Photo by Roger Jones via Flickr Creative Commons
California state legislators have introduced a new bill that would expand the types of films and TV productions that qualify for the state's $100 million tax credit program.
If approved, the bill would allow big-budget feature films to apply for the financial incentives and extend the program for another five years. Currently, feature films with a maximum of a $75 million production budget can qualify for the program.
The bill also proposes that TV pilots and new one-hour TV series -- regardless of where or how they're distributed, even if it's on Netflix, can apply for the tax credits. The legislation also asks for a 25 percent credit given in the first year for film and TV production that relocates to the Golden State.
The bill comes as movie industry and government officials express concern about TV and film production jobs moving to other states. Its supporters say the state's tax credit program is too limited. The state's program offers up to $100 million in tax credits each year and the bill's supporters say that can't compete with states like New York, which gives roughly four times the amount. However, the size of the proposed budgetary increase to the state's current program was not stated in the bill.
The bill was introduced by Assembly members Mike Gatto (D-L.A.) and Raul Bocanegra (D-Pacoima). Bocanegra said the bill will "go a long way" towards making California more competitive.
"Right now we're getting our lunch handed to us by these other states," Bocanegra said in a statement. "We simply can't sit by and watch this $17 billion a year sector of our economy continue to leave California."
Gatto told KPCC that he would like to see the program's available tax credits increase from its current $100 million a year. When asked by how much, Gatto said he's waiting to see the state’s revised budget in May. The money for the tax credit program would come out of the state’s general fund.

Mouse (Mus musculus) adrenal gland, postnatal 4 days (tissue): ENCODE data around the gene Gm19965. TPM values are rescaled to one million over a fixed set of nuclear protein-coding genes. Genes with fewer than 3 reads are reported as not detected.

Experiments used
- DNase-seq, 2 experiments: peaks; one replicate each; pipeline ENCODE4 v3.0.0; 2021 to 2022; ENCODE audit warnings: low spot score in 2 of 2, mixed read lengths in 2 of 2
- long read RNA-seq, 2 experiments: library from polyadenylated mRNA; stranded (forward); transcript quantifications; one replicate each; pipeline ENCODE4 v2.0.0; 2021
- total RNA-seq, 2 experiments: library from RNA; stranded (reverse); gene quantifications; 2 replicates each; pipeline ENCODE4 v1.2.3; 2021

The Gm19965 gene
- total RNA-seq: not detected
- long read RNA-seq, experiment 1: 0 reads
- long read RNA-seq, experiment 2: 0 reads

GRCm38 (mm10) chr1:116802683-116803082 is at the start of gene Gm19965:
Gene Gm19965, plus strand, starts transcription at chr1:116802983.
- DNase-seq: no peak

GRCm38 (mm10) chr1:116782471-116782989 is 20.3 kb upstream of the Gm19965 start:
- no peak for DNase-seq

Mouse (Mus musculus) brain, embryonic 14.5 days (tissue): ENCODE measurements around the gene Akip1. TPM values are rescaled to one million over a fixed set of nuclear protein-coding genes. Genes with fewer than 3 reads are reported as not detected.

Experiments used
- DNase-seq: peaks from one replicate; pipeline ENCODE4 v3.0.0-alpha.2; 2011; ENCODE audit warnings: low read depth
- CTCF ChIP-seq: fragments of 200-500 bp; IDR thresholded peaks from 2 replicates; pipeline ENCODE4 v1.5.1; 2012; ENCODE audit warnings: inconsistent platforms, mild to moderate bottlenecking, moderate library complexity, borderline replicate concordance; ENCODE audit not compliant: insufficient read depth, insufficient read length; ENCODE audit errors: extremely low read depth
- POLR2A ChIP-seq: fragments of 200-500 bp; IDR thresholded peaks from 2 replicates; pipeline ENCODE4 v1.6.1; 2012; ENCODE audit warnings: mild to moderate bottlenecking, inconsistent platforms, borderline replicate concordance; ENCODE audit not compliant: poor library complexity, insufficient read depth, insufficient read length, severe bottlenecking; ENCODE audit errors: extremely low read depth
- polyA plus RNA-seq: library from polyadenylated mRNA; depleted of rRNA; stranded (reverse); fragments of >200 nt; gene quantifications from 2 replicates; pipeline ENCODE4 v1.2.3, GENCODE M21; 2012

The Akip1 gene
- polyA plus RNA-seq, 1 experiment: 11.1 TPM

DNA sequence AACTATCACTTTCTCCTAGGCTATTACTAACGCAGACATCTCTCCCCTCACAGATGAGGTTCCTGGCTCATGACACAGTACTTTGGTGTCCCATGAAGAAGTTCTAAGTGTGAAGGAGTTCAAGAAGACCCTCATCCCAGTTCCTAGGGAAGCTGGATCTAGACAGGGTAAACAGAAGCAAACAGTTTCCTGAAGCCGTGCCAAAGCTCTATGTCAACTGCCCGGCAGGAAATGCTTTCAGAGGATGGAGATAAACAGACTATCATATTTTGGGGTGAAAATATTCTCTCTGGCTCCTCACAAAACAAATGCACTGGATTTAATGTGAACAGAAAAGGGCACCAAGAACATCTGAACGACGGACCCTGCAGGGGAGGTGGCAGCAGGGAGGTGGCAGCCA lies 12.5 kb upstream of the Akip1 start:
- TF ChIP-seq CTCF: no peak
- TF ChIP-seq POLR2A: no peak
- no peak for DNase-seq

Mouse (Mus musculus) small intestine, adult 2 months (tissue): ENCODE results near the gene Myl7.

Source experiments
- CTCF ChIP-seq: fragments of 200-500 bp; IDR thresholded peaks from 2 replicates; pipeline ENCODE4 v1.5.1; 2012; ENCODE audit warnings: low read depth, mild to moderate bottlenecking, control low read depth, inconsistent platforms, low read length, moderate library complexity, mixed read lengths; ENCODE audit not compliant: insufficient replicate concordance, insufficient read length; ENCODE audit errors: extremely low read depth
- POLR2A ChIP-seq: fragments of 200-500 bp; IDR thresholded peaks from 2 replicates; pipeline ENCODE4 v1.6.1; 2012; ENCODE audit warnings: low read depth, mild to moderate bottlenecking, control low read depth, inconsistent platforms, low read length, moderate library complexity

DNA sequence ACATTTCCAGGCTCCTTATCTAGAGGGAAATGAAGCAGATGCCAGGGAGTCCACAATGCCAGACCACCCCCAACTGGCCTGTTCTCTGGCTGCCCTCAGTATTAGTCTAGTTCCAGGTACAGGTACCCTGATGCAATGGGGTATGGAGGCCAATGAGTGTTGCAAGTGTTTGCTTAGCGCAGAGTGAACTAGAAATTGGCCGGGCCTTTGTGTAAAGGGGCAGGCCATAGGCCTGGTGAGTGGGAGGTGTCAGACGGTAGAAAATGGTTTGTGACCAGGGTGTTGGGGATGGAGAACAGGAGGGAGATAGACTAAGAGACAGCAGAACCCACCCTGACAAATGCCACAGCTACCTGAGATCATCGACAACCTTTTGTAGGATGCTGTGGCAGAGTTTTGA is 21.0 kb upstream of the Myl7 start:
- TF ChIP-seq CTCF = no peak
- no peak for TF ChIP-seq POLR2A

“We just want something that makes sense, that is big enough to be enough of a break to incentivize productions to stay here, to locate here, to incentivize long-term health of the industry,” Gatto said.
The bill also has the support of Los Angeles Mayor Eric Garcetti.
"It comes at a critical moment, when other states and foreign countries are luring away thousands of jobs and millions of dollars in revenues that can pay for schools, infrastructure and public services across California," Garcetti said in a statement. "California is forced to turn away hundreds of productions every year because the current incentive is insufficient."
But the bill could face some skepticism in the senate, said Kevin Klowden, a managing economist at the Milken Institute, a nonpartisan think tank. That’s because there are key state Senate leaders that are from Northern California and want to make sure their interests are covered, Klowden said.
The new bill offers a 5 percent increase in the tax credit for filming 30 miles outside of the defined “Los Angeles zone,” which may help garner support outside of Los Angeles.
Klowden said he believes the amount of tax credits available each year should at least double to $200 million.
If the bill passes the state Assembly and Senate, it could be signed into law as early as September.
This story has been updated.